Gender ratios at top PhD programs in economics
AbstractAnalyzing university faculty and graduate student data for the top-ten U.S. economics departments between 1987 and 2007, we find that there are persistent differences in gender composition for both faculty and graduate students across institutions and that the share of female faculty and the share of women in the entering PhD class are positively correlated. We find, using instrumental variables analysis, robust evidence that this correlation is driven by the causal effect of the female faculty share on the gender composition of the entering PhD class. This result provides an explanation for persistent underrepresentation of women in economics, as well as for persistent segregation of women across academic fields.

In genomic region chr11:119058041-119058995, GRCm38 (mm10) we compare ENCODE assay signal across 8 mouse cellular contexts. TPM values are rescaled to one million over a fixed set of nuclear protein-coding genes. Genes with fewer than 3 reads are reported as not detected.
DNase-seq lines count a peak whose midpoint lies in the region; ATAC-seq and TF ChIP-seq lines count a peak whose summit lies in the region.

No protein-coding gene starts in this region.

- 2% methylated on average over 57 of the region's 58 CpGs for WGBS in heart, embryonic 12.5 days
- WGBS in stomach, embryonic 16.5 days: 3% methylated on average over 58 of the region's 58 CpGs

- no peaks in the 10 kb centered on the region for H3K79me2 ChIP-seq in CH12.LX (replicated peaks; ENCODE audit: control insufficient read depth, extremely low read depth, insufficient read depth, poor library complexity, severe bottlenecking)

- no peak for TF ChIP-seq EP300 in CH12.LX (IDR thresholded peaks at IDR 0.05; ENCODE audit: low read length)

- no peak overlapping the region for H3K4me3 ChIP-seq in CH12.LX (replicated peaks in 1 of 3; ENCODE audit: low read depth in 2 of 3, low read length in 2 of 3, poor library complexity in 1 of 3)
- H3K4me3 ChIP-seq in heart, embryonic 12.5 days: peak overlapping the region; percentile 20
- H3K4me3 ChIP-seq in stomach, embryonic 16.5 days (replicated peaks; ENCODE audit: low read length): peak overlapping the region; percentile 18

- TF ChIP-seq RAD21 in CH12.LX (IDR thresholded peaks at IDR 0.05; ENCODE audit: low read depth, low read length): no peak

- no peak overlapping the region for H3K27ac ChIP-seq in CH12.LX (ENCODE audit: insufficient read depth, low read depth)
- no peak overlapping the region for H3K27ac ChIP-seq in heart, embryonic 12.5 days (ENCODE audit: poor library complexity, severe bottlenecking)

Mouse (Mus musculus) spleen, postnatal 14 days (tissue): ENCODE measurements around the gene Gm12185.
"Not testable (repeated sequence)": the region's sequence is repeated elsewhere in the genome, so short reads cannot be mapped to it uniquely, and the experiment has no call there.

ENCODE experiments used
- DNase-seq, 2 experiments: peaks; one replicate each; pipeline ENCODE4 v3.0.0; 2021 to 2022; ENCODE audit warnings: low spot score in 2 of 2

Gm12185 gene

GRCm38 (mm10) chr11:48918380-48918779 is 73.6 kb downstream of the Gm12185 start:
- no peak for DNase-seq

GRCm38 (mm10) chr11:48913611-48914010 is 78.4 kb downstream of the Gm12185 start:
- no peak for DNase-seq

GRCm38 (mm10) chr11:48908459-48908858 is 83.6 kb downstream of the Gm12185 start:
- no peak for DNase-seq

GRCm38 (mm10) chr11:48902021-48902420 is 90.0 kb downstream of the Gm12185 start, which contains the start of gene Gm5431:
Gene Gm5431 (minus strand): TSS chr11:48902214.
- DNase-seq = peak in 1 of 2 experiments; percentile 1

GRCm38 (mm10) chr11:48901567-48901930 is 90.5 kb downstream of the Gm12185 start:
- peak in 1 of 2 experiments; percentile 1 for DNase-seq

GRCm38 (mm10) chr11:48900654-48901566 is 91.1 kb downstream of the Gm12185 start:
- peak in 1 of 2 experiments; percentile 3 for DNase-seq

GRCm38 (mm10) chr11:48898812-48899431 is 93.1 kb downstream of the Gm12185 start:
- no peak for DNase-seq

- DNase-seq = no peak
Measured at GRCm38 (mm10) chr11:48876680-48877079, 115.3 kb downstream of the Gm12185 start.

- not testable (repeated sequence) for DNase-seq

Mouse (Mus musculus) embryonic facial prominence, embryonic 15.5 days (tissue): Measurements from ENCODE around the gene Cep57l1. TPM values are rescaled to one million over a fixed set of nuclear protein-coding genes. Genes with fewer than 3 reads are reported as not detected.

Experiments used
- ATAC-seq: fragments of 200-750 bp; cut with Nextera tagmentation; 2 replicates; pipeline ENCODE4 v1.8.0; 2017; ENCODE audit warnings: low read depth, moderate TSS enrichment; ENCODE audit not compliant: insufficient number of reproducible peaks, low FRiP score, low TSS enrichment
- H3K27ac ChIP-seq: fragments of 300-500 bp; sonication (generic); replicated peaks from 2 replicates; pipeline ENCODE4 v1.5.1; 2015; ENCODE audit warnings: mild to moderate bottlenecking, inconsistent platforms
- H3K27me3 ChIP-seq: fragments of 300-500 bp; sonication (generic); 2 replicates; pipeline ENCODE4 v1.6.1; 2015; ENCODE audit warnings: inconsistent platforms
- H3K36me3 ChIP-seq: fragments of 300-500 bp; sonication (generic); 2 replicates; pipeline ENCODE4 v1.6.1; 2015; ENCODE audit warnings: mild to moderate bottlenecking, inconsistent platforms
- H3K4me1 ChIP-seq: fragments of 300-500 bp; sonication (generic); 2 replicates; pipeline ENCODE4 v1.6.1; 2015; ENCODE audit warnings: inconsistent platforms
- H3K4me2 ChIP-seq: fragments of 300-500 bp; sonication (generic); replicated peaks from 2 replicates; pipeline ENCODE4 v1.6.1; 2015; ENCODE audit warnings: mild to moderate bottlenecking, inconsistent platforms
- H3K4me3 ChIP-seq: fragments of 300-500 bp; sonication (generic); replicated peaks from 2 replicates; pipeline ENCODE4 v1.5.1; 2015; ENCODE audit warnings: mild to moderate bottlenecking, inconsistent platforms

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Bibliographic InfoPaper provided by Federal Reserve Bank of San Francisco in its series Working Paper Series with number 2011-19.
Date of creation: 2011
Date of revision:
This paper has been announced in the following NEP Reports:
- NEP-ALL-2011-09-16 (All new papers)
- NEP-EDU-2011-09-16 (Education)
- NEP-HME-2011-09-16 (Heterodox Microeconomics)
- NEP-LAB-2011-09-16 (Labour Economics)
- NEP-SOG-2011-09-16 (Sociology of Economics)
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